The consequences can also be tragic, as when a social worker returned an injured child to his parents after being told by a physician to “rule out child abuse.” In medical-speak, that phrase means “investigate to make sure it’s not child abuse before you suspect any other cause.” The social worker, however, understood the physician’s instruction to mean, “Don’t even consider child abuse; that’s not the problem.” The child died.

In the second example from the weekend conference, the participants were clumsier than those in the first. Upon hearing “Using force isn’t a good way to achieve our goals” as if it meant “We should never do anything more assertive than ask politely for what we want,” one listener challenged the speaker (me): “No, force is useful. Labor unions need to be willing to use force to get their goals.”

Instead of pausing to resolve his misunderstanding, I tried to dismiss it quickly.  “You and I seem to be thinking about slightly different things when we say force,” I said, and went right back to making the point that giving an opponent no options in the resolution of a dispute will prolong hostilities even if the immediate goal is won.

Basic knowledge of standard human behavior should have enabled me to predict what came next. Now intent on pressing the point I’d brushed off, my challenger increased his insistence on correcting my statement. I tried one more time to help him realize he was arguing against a meaning that he, not I, had supplied. But my initial dismissive reaction had raised his hackles and closed his ears. For the sake of other listeners, I soon gave up, because no one enjoys listening while others talk past each other.

Blogger Michael Webb has written that one of the “trickiest barriers” to effective conversation is “a misplaced trust in the precision of words.”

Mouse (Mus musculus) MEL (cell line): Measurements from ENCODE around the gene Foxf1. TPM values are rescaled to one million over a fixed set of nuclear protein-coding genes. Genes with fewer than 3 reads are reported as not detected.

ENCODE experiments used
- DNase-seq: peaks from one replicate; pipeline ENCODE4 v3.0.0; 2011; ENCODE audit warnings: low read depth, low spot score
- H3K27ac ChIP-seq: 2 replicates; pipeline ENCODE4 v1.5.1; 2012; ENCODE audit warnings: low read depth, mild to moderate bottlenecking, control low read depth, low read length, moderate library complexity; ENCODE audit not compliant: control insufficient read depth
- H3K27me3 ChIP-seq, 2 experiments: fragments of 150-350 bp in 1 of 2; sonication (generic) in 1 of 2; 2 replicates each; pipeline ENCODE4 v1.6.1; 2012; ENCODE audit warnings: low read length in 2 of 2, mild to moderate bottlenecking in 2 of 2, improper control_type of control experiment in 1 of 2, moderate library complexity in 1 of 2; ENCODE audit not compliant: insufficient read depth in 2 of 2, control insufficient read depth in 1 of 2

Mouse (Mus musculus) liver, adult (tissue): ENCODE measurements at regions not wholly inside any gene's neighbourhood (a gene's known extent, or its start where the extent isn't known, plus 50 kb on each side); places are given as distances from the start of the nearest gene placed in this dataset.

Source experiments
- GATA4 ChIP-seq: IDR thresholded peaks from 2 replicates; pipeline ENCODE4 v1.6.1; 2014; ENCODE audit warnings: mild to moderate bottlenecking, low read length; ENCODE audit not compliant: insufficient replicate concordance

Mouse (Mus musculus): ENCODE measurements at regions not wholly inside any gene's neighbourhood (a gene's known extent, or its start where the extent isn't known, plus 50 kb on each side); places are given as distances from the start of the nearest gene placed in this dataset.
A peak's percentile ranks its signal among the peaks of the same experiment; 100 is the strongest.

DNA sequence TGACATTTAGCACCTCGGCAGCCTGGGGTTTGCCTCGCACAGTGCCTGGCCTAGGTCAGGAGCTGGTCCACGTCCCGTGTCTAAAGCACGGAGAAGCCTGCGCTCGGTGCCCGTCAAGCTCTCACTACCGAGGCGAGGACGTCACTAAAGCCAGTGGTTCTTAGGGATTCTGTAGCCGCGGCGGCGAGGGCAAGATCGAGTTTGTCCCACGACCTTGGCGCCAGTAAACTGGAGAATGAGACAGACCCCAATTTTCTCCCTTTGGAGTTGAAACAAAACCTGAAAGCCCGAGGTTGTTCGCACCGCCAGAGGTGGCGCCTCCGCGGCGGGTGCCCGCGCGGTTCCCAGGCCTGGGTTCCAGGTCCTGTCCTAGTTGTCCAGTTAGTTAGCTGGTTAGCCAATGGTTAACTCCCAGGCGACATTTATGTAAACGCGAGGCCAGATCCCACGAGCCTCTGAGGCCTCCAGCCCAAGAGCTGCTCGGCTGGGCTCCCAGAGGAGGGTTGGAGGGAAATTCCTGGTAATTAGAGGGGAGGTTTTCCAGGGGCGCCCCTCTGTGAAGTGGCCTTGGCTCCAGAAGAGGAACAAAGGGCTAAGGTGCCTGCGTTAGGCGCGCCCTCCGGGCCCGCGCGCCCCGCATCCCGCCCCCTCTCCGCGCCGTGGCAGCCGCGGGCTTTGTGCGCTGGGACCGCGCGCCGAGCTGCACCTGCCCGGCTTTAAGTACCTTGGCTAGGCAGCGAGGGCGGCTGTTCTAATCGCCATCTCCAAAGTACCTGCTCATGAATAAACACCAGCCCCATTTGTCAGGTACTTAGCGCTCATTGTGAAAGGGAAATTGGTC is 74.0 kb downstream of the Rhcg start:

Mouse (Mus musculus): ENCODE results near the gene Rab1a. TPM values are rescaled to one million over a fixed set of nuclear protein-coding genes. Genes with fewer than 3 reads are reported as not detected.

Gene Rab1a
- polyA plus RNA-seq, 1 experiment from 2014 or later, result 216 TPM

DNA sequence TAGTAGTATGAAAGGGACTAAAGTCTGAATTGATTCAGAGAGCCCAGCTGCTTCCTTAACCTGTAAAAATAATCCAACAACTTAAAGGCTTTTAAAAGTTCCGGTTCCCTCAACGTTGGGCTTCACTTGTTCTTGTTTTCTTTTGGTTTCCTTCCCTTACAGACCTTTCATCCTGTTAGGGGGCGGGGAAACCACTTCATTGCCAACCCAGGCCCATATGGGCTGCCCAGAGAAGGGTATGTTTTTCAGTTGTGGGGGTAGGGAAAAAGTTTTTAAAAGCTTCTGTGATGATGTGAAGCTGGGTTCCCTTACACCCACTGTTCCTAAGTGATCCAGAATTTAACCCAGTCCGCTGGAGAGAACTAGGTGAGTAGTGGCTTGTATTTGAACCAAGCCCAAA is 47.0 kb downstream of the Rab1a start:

It is naive to assume, he wrote, “that words themselves contain absolute meaning. If the listener hasn’t had the experience the speaker is using the word to point at, then the word points at nothing. Worse, the listener may quietly substitute a different experience to match the word.”

So what do we do about it?

Skillful speakers watch their listeners for signs of incomprehension, and might pause to ask for feedback: “Is this making sense?”

Skillful listeners will first try to discern the speaker’s meaning from context. If that doesn’t work, they interrupt briefly to ask for clarification: “By change, do you mean manipulate, or do you mean something else?”

If a listener asks for clarification, a skillful speaker does not respond as if he or she has been rudely interrupted, but takes the request as the sincere compliment that it is: The listener is demonstrating an active desire to receive the speaker’s message exactly as the speaker intends it.

Regardless of whether a listener asks for clarification or says something that reveals he or she misunderstood an intended meaning, a skillful speaker will not merely brush the remark off as I did, but will pause and try to find a helpful way to clarify.